Insys, a Major Contributor to the Opioid Epidemic, Faces Justice

In 1990, billionaire John Kapoor founded Insys Therapeutics. His company was destined to grow into a painkiller producer worth almost $150 million by 2017. Although Insys was successful for many years, recent awareness of the catastrophic Opioid Epidemic which Insys helped supply has finally stopped the company in its tracks. Insys is now bankrupt and Kapoor is a convicted felon.

Insys Therapeutics manufactured Subsys®, a sublingual spray designed to alleviate pain in cancer patients. The main ingredient in Subsys is Fentanyl, a highly potent synthetic Opioid which has caused tens of thousands of fatal overdoses and cases of Opioid addiction in the United States.  On June 10, after paying a $225 million settlement to the federal government in response to racketeering charges, Insys Therapeutics filed for “bankruptcy protection.” The company will continue operating and paying its employees as the company develops plans for a “court-supervised sale” of its assets to finance its legal costs, including over $10 million for defending Kapoor in court. Insys is the first pharmaceutical company to file for bankruptcy protection to manage ongoing legal troubles which have arisen from its role in the Opioid crisis.

The $225 million payment includes $28 million in asset forfeiture, a $2 million fine for mail fraud, and a $195 million settlement for violating the False Claims Act and defrauding Medicare. The federal government is not the only entity which has sued the company. Numerous patients, some of the company’s shareholders, multiple states, over a thousand local governments, and the health insurance company Aetna have all filed or joined lawsuits against Insys.

A Criminal Conspiracy to Sell More Opioids

Although the company remains in litigation, its founder has already been convicted. Last month, a Boston jury found John Kapoor guilty of organizing a racketeering conspiracy. The prosecutors in the case convinced the jury that Kapoor had personally schemed to bribe doctors to prescribe Subsys. According to the allegations, Insys paid doctors to give lectures at a “speakers program” if they regularly wrote Subsys prescriptions. As a result, many patients received prescriptions for powerful and addictive painkillers even though they did not need them. Insys also used a fraudulent call center to send false diagnoses to insurance companies to deceive them into covering Subsys.

The criminal undertaking began in 2012 and lasted until 2015. It was so successful that Subsys sales increased by hundreds of millions of dollars and Insys launched an IPO in 2013. Kapoor, who owns 63% of Insys, made enormous profits. Meanwhile, many ordinary Americans received corrupted medical advice and unnecessary exposure to dangerous Opioids.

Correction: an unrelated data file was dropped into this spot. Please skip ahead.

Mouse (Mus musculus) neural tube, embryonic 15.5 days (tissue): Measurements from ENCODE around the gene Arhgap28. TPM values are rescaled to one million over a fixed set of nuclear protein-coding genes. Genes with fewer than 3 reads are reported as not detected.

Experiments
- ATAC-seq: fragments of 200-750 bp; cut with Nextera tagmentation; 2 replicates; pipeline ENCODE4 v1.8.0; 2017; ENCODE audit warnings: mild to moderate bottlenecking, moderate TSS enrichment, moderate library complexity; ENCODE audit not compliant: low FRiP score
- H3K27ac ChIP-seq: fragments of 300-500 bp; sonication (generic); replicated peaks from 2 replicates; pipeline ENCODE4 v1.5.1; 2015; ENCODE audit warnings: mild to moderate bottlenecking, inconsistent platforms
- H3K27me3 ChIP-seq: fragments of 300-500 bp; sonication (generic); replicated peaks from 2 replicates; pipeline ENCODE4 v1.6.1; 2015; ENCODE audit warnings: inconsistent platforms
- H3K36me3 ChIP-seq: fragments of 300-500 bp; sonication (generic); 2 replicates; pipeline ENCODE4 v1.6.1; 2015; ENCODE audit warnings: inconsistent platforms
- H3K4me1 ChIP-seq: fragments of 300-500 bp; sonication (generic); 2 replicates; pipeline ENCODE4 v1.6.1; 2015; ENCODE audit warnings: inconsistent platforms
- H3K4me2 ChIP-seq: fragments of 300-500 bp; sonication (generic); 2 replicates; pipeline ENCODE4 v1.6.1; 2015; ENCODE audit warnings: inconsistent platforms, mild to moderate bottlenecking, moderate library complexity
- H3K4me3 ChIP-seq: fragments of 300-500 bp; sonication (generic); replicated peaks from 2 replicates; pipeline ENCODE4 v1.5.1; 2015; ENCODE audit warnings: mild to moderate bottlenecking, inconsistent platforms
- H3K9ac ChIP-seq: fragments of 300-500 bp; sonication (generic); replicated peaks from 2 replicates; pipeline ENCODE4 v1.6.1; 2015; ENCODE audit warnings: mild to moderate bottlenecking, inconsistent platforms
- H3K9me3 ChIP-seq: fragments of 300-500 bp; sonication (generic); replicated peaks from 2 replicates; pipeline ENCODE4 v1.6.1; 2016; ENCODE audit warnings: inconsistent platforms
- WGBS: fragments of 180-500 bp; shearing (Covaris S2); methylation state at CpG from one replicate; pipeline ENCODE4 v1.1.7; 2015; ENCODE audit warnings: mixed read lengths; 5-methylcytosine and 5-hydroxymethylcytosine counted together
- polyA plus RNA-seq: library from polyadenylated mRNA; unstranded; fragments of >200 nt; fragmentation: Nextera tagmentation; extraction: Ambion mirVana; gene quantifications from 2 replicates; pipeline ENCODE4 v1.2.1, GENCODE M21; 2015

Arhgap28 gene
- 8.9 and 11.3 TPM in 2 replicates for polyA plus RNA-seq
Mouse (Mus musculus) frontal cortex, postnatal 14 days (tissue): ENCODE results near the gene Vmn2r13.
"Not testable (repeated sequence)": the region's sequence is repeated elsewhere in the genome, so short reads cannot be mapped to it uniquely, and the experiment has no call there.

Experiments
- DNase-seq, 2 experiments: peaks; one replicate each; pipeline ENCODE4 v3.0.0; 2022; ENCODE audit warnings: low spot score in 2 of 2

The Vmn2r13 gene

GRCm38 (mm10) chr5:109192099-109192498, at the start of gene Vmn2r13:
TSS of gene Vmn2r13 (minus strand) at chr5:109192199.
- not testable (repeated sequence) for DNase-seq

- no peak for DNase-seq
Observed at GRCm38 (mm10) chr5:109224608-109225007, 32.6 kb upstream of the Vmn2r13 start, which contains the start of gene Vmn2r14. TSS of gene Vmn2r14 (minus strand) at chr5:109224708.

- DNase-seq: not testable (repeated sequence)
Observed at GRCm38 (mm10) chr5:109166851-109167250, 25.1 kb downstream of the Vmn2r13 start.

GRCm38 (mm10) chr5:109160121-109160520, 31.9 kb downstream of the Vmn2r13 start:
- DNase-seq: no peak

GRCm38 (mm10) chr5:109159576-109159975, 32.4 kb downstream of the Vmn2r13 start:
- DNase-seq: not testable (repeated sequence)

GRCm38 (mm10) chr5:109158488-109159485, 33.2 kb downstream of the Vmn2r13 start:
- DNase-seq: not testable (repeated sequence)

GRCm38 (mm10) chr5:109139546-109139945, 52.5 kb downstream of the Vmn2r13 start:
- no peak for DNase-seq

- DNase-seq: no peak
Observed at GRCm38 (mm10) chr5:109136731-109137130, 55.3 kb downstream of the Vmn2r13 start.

When the scheme unraveled, Subsys sales collapsed. Multiple high-level Insys executives pleaded guilty for their involvement in the conspiracy. Kapoor fought the charges against him, but he may now face 20 years in prison. The legal backlash against runaway Opioid prescriptions is continuing full force. Kapoor is one of the wealthiest and highest-ranking executives in the pharmaceutical industry to go to trial.

A Significant Milestone

The downfall of Insys is a significant milestone in the effort to bring to justice the individuals and corporations who made the Opioid Epidemic possible. The conviction of Kapoor demonstrates that prosecutors and the government are not afraid to punish powerful pharmaceutical executives.

Just as we would street-level drug dealers, we will hold pharmaceutical executives responsible for fueling the Opioid epidemic by recklessly and illegally distributing these drugs, especially while conspiring to commit racketeering along the way.

Andrew E. Lelling, U.S. Attorney

Insys committed a crime by bribing doctors to write certain prescriptions. However, it is still legal for pharmaceutical companies to pay doctors to promote their products to other doctors. The government has thus far taken little action to regulate the marketing tactics of Big Pharma.

[UPDATE: On November 26, a federal judge in Boston overturned Kapoor’s convictions of committing honest services fraud and violating the Controlled Substances Act. In a written opinion, Judge Allison Burroughs explained that prosecutors had not sufficiently proven their case against Kapoor to justify a guilty verdict for those charges. However, she upheld his convictions for mail and wire fraud and denied his petition for a new trial. Kapoor faces sentencing in January 2020.]